There are three ways that a person may be involuntarily admitted to a psychiatric facility in
for a maximum 72 hour observation period.
Note that during the period treatment may not be given except with
consent and the purpose of the admission is for assessment only. Admission for treatment after assessment is
not assured and the person may be discharged without treatment:
When a person is acting in a disorderly manner, the Mental Health Act (Ontario) allows the police to take someone already in custody to a designated psychiatric facility for examination by a physician if they believe that the person is an immediate danger to himself or herself, an immediate danger to others, or not able to care for himself or herself to an extent that physical impairment will result. The officer must also believe there is an immediate threat of danger or physical impairment and other options for assessment or treatment are not viable.
Justice of Peace
In situations where there is no immediate danger, anyone can bring evidence to a justice of the peace that the person is a danger to himself or herself, a danger to others, or is not able to care for himself or herself. The judge can then order a person to be examined by a physician and authorize the police to take the person to a physician for examination. Such order to the police is effective for seven days – if the police cannot locate the person within that time another order is required.
Where a physician (note, any physician – not necessarily a psychiatrist) examines a person and has reasonable cause to believe that the person,
(a) has threatened or attempted or is threatening or attempting to cause bodily harm to himself or herself;
(b) has behaved or is behaving violently towards another person or has caused or is causing another person to fear bodily harm from him or her; or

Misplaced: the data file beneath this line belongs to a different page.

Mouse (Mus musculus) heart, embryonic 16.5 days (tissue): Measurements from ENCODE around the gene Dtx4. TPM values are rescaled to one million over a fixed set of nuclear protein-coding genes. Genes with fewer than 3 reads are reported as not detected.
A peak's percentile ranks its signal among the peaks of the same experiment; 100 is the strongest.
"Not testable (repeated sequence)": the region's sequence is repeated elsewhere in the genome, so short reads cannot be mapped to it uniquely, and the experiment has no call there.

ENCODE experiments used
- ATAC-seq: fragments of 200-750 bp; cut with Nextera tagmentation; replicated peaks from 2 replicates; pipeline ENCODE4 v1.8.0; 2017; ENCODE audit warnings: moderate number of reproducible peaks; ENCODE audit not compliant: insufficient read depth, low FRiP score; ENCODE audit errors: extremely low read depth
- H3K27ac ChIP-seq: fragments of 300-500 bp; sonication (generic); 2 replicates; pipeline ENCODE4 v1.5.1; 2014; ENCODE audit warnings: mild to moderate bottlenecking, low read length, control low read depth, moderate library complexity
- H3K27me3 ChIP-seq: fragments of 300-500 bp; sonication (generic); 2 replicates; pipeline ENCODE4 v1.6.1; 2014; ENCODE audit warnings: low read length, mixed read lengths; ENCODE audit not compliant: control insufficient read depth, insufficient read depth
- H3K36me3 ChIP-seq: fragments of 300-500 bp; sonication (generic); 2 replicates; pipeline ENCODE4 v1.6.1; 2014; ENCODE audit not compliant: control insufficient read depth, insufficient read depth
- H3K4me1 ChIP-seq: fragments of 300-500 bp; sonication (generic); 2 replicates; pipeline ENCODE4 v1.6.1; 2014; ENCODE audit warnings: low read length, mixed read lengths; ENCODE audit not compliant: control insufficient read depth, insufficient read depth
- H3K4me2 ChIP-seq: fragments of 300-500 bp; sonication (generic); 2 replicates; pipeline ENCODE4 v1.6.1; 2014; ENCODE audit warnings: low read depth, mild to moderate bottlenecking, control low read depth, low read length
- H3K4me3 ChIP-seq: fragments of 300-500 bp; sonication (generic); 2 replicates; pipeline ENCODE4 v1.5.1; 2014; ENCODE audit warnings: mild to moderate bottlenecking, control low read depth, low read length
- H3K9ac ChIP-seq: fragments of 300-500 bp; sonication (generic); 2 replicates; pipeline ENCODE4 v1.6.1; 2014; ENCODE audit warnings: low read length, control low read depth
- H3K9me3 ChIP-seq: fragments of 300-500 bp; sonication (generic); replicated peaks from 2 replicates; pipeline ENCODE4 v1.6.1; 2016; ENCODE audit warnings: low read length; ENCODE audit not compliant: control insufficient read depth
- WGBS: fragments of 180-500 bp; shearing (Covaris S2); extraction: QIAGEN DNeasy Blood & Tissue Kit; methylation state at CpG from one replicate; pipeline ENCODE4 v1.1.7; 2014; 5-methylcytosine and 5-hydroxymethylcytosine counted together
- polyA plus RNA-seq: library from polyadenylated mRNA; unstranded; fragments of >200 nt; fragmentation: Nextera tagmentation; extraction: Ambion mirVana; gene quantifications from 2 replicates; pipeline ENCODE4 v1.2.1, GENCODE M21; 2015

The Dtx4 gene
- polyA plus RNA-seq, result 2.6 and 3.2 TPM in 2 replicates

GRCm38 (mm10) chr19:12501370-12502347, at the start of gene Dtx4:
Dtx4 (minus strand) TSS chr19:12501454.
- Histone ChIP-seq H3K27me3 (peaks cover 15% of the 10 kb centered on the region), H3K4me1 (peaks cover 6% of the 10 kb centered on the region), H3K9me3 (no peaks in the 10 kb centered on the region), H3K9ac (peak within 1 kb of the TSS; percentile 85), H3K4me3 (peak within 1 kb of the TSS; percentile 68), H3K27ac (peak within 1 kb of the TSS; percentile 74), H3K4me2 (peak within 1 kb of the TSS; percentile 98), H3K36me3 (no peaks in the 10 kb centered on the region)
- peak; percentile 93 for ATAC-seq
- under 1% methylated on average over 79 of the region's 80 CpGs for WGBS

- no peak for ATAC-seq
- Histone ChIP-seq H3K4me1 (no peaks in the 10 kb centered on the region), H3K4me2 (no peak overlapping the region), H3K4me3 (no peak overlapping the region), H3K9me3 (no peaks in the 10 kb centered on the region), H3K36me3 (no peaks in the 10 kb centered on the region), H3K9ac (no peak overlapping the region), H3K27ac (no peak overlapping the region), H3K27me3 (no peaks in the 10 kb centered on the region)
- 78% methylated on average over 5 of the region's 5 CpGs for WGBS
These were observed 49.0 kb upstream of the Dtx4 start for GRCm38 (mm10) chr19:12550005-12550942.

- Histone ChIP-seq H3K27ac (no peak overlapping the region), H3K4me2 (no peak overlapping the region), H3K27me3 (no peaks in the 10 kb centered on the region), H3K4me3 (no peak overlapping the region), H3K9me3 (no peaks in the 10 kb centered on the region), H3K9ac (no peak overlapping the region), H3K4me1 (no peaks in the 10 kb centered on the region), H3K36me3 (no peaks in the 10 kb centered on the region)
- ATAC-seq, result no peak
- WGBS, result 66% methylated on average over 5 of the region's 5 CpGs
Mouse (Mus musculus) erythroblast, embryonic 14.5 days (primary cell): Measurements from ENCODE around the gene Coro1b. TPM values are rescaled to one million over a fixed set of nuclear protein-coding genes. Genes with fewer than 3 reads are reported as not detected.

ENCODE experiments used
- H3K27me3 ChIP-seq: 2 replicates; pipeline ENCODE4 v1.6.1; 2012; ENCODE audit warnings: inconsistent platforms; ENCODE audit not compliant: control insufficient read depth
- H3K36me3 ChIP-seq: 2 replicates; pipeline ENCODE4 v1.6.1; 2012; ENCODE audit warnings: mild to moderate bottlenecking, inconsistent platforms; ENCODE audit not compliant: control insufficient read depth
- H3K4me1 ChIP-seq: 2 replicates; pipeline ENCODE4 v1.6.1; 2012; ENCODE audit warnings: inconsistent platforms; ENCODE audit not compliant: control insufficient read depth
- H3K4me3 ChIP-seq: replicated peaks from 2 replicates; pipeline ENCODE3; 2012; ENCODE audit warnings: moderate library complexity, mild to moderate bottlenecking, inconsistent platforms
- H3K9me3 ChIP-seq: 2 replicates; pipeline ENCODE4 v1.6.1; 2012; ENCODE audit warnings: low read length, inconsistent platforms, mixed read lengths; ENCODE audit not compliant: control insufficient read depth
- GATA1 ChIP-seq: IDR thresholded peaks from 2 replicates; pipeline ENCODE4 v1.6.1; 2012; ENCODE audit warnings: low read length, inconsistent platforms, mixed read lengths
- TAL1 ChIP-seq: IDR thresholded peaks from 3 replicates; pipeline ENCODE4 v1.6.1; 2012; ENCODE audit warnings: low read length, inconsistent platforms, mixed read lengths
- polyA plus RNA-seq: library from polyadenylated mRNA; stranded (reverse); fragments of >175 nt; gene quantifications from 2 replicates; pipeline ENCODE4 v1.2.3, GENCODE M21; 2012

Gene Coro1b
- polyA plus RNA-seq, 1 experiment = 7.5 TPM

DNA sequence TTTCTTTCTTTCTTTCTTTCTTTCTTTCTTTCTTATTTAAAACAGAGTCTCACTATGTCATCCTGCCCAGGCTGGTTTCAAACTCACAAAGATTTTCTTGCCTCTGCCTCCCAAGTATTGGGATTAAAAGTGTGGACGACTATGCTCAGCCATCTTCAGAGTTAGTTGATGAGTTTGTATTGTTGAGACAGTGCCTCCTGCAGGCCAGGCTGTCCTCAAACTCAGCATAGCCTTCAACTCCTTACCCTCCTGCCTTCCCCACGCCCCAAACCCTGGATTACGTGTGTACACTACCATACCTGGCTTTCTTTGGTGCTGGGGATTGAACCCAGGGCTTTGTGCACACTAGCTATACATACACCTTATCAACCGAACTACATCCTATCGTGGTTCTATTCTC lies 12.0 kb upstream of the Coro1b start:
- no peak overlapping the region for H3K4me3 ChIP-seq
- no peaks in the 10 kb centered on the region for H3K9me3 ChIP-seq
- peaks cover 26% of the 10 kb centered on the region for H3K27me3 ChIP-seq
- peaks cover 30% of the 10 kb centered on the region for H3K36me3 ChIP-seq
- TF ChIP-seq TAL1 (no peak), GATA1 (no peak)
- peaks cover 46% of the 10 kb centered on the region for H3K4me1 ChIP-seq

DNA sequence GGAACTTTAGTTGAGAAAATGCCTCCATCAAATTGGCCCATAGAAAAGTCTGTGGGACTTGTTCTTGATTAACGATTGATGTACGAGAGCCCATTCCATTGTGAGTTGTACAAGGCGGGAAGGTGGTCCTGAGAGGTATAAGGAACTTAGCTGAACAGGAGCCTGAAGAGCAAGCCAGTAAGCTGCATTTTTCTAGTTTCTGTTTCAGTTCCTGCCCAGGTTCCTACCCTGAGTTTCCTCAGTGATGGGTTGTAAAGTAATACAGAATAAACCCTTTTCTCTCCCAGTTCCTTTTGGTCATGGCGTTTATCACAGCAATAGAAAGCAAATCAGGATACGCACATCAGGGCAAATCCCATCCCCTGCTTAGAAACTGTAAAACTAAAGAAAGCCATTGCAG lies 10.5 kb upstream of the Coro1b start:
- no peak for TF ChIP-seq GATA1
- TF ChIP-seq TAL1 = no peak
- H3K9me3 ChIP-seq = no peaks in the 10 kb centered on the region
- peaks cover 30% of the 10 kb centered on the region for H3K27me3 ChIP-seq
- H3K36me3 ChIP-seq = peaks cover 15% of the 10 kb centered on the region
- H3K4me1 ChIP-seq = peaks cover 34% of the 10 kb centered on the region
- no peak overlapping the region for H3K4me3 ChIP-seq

(c) has shown or is showing a lack of competence to care for himself or herself,
and if in addition the physician is of the opinion that the person is apparently suffering from mental disorder of a nature or quality that likely will result in,
(d) serious bodily harm to the person;
(e) serious bodily harm to another person; or
(f) serious physical impairment of the person,
the physician may make application for a psychiatric assessment of the person.
Alternatively, where a physician examines a person and has reasonable cause to believe that the person,
(a) has previously received treatment for mental disorder of an ongoing or recurring nature that, when not treated, is of a nature or quality that likely will result in serious bodily harm to the person or to another person or substantial mental or physical deterioration of the person or serious physical impairment of the person; and
(b) has shown clinical improvement as a result of the treatment,
and if in addition the physician is of the opinion that the person,
(c) is apparently suffering from the same mental disorder as the one for which he or she previously received treatment or from a mental disorder that is similar to the previous one;
(d) given the person’s history of mental disorder and current mental or physical condition, is likely to cause serious bodily harm to himself or herself or to another person or is likely to suffer substantial mental or physical deterioration or serious physical impairment; and
(e) is incapable, within the meaning of the Health Care Consent Act, 1996, of consenting to his or her treatment in a psychiatric facility and the consent of his or her substitute decision-maker has been obtained,
the physician may make application in the prescribed form for a psychiatric assessment of the person.
In both cases the physician fills out a form authorizing the police to bring the person in for a psychiatric assessment. The form has an effective similar to an order from a Justice of the Peace.